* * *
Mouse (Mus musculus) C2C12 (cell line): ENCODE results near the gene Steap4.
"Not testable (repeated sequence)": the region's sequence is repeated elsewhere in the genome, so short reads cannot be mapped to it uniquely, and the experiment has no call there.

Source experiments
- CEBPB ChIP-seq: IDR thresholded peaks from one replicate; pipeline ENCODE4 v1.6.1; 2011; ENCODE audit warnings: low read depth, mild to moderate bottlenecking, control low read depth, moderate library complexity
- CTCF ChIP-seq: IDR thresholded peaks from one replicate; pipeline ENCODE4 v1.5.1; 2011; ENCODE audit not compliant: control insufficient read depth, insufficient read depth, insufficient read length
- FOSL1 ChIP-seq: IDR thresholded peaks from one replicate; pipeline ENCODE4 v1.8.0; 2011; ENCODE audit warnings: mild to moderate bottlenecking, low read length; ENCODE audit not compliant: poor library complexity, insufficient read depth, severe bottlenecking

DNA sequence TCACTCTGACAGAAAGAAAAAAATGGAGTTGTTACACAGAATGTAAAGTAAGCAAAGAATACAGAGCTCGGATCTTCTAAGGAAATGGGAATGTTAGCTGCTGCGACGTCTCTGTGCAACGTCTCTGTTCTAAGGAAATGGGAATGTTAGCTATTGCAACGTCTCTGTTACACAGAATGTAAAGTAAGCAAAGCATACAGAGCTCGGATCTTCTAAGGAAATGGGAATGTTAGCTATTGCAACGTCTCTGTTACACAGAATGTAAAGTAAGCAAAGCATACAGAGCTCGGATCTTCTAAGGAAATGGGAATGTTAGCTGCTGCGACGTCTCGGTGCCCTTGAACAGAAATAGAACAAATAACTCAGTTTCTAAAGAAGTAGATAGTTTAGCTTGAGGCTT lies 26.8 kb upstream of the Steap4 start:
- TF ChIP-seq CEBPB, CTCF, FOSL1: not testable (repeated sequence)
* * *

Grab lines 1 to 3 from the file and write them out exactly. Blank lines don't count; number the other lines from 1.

Mouse (Mus musculus) C2C12 (cell line): ENCODE results near the gene Steap4.
"Not testable (repeated sequence)": the region's sequence is repeated elsewhere in the genome, so short reads cannot be mapped to it uniquely, and the experiment has no call there.

Source experiments